Alaska canned salmon has long been part of domestic food and nutrition assistance programs’ food basket. Since 2004, it has been available for international food aid in school meals; food banks and pantries; disaster relief; nutrition programs for women, infants, children, and individuals with chronic diseases such as tuberculosis and HIV/AIDS. Food aid organizations have included Alaska canned salmon in their programs in Bolivia, Cambodia, Cameroon, Guatemala, Guinea Bissau, Jamaica, Laos, the Philippines, and Uganda.
A few of the many benefits Alaska canned salmon offer to food aid programs:
- Alaska canned salmon is highly nutritious
- It is suitable for people of all ages
- It is therapeutic and good for people living with HIV/AIDS
- It is easy to handle and has a long shelf life
Domestic and international food programs typically use canned pink salmon, the most widely used and often the least expensive. Canned keta salmon and canned red (sockeye) salmon are also provided when available. While nutrition is very similar, the three species can be distinguished by their color and flavor.
Super Food: Alaska canned salmon is naturally high in many essential vitamins E, C, D and A, and minerals including zinc, iron, calcium, and selenium. Canned salmon that includes the soft edible bones is a particularly rich source of calcium, and is a wonderful choice for people of all ages, who don’t consume dairy products but need high amounts of calcium to build strong bones. Some varieties are very high in vitamin E, an antioxidant, which has proven to strengthen the immune system, and lower the risk of heart disease by reducing the buildup of plaque in coronary arteries.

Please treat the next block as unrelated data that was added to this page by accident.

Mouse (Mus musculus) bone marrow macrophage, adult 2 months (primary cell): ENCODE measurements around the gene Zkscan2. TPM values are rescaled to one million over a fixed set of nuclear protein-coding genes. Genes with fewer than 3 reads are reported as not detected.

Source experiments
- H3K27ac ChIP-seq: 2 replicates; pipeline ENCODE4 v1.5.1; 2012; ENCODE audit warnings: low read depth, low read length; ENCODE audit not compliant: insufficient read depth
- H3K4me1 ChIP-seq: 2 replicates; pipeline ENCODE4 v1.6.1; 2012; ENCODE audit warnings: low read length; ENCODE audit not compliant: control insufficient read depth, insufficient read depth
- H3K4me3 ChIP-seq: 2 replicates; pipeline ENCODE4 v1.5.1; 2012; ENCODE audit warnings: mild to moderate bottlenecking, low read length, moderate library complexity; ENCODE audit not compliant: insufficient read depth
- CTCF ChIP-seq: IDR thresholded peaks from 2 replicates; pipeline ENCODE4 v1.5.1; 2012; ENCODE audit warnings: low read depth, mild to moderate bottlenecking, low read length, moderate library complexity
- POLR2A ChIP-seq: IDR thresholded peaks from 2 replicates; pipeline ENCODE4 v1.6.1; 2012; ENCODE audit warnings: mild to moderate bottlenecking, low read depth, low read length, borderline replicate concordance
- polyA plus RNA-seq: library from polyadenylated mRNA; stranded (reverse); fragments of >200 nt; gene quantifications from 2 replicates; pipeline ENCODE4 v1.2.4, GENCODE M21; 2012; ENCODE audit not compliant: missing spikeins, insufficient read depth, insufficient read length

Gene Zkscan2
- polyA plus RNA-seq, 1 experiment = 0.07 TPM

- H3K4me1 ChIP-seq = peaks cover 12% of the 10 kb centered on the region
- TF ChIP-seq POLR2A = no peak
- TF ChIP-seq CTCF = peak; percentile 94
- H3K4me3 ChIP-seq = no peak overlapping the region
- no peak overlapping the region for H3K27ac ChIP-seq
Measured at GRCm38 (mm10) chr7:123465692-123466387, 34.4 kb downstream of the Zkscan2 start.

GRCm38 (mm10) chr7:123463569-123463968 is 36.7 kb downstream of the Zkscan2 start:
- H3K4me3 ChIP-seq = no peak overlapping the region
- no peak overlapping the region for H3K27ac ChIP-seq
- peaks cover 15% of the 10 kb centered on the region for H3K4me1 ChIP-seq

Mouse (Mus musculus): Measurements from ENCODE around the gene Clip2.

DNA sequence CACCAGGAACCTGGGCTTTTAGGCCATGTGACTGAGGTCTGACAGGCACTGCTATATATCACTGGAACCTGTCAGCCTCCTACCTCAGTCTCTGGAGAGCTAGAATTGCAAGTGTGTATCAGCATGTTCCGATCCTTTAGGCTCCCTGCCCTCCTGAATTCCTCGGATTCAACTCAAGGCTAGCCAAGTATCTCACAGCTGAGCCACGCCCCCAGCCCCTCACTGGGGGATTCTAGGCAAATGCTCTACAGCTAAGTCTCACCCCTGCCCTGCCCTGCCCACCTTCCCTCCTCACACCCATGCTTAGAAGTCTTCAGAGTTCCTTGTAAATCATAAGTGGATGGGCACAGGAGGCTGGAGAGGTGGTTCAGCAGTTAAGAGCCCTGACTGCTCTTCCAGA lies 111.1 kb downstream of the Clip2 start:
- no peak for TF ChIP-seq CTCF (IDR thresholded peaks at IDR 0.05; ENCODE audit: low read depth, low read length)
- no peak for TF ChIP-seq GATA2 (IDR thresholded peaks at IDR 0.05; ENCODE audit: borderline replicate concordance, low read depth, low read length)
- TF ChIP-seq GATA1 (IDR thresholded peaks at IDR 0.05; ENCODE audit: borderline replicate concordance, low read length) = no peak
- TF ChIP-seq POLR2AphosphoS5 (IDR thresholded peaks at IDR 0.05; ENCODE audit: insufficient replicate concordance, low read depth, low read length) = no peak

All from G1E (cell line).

Rich in Healthy Essential Fats – Omega-3 Fatty Acids (DHA & EPA): Canned salmon is rich in these essential healthy fats. Studies demonstrate positive effects of docosahexaenoic acid (DHA) and eicosapentaenoic acid (EPA) on human health and aging. Both are thought to help reduce inflammation and might reduce the symptoms of depression. DHA is vital for the healthy development of the fetus, brain, nervous and visual systems. In middle-aged adults, higher DHA levels are related to better performance on tests of nonverbal reasoning and mental flexibility, working memory, and vocabulary. Omega-3 fatty acids’ natural antioxidants are thought to stop the thickening and damaging of artery walls. Recent research has also linked omega-3 fats to a slowdown in cartilage wear and tear that leads to osteoarthritis (Bazan, et al Annual Review of Nutrition, Vol. 31: 321 -351, August 2011)